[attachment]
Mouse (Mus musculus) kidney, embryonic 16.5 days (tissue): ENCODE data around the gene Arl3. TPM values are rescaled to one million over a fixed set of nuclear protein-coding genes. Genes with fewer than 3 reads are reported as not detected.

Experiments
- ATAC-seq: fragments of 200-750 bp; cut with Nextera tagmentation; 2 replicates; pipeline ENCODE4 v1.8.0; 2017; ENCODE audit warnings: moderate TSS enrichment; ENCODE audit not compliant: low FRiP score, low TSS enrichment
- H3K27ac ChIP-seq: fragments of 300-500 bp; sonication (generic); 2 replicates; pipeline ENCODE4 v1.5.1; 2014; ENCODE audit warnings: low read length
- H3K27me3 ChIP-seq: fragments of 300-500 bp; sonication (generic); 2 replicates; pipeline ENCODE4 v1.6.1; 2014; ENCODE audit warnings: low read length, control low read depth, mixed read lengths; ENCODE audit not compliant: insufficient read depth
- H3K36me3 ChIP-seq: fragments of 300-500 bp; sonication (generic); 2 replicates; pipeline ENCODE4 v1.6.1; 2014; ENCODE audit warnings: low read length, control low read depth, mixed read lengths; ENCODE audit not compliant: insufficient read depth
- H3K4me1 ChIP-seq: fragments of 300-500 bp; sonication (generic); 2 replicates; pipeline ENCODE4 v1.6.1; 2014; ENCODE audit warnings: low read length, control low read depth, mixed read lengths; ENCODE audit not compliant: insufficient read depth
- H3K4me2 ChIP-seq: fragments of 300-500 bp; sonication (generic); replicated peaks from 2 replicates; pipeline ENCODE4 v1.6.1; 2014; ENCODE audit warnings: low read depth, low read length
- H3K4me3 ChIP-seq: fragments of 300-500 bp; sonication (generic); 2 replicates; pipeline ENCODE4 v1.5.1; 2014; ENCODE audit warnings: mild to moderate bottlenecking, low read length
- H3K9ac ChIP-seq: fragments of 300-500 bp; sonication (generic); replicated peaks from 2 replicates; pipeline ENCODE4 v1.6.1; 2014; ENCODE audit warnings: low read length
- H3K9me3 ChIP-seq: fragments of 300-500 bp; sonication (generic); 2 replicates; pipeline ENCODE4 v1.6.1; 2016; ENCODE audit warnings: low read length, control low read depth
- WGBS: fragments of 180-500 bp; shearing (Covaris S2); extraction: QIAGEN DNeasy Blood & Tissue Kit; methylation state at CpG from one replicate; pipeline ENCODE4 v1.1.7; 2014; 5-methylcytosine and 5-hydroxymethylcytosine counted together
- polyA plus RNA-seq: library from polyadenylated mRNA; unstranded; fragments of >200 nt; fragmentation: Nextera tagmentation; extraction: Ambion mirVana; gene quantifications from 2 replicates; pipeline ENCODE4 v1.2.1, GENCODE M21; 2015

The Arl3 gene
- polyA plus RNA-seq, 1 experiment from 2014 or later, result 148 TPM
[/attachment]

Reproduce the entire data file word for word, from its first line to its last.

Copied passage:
Mouse (Mus musculus) kidney, embryonic 16.5 days (tissue): ENCODE data around the gene Arl3. TPM values are rescaled to one million over a fixed set of nuclear protein-coding genes. Genes with fewer than 3 reads are reported as not detected.

Experiments
- ATAC-seq: fragments of 200-750 bp; cut with Nextera tagmentation; 2 replicates; pipeline ENCODE4 v1.8.0; 2017; ENCODE audit warnings: moderate TSS enrichment; ENCODE audit not compliant: low FRiP score, low TSS enrichment
- H3K27ac ChIP-seq: fragments of 300-500 bp; sonication (generic); 2 replicates; pipeline ENCODE4 v1.5.1; 2014; ENCODE audit warnings: low read length
- H3K27me3 ChIP-seq: fragments of 300-500 bp; sonication (generic); 2 replicates; pipeline ENCODE4 v1.6.1; 2014; ENCODE audit warnings: low read length, control low read depth, mixed read lengths; ENCODE audit not compliant: insufficient read depth
- H3K36me3 ChIP-seq: fragments of 300-500 bp; sonication (generic); 2 replicates; pipeline ENCODE4 v1.6.1; 2014; ENCODE audit warnings: low read length, control low read depth, mixed read lengths; ENCODE audit not compliant: insufficient read depth
- H3K4me1 ChIP-seq: fragments of 300-500 bp; sonication (generic); 2 replicates; pipeline ENCODE4 v1.6.1; 2014; ENCODE audit warnings: low read length, control low read depth, mixed read lengths; ENCODE audit not compliant: insufficient read depth
- H3K4me2 ChIP-seq: fragments of 300-500 bp; sonication (generic); replicated peaks from 2 replicates; pipeline ENCODE4 v1.6.1; 2014; ENCODE audit warnings: low read depth, low read length
- H3K4me3 ChIP-seq: fragments of 300-500 bp; sonication (generic); 2 replicates; pipeline ENCODE4 v1.5.1; 2014; ENCODE audit warnings: mild to moderate bottlenecking, low read length
- H3K9ac ChIP-seq: fragments of 300-500 bp; sonication (generic); replicated peaks from 2 replicates; pipeline ENCODE4 v1.6.1; 2014; ENCODE audit warnings: low read length
- H3K9me3 ChIP-seq: fragments of 300-500 bp; sonication (generic); 2 replicates; pipeline ENCODE4 v1.6.1; 2016; ENCODE audit warnings: low read length, control low read depth
- WGBS: fragments of 180-500 bp; shearing (Covaris S2); extraction: QIAGEN DNeasy Blood & Tissue Kit; methylation state at CpG from one replicate; pipeline ENCODE4 v1.1.7; 2014; 5-methylcytosine and 5-hydroxymethylcytosine counted together
- polyA plus RNA-seq: library from polyadenylated mRNA; unstranded; fragments of >200 nt; fragmentation: Nextera tagmentation; extraction: Ambion mirVana; gene quantifications from 2 replicates; pipeline ENCODE4 v1.2.1, GENCODE M21; 2015

The Arl3 gene
- polyA plus RNA-seq, 1 experiment from 2014 or later, result 148 TPM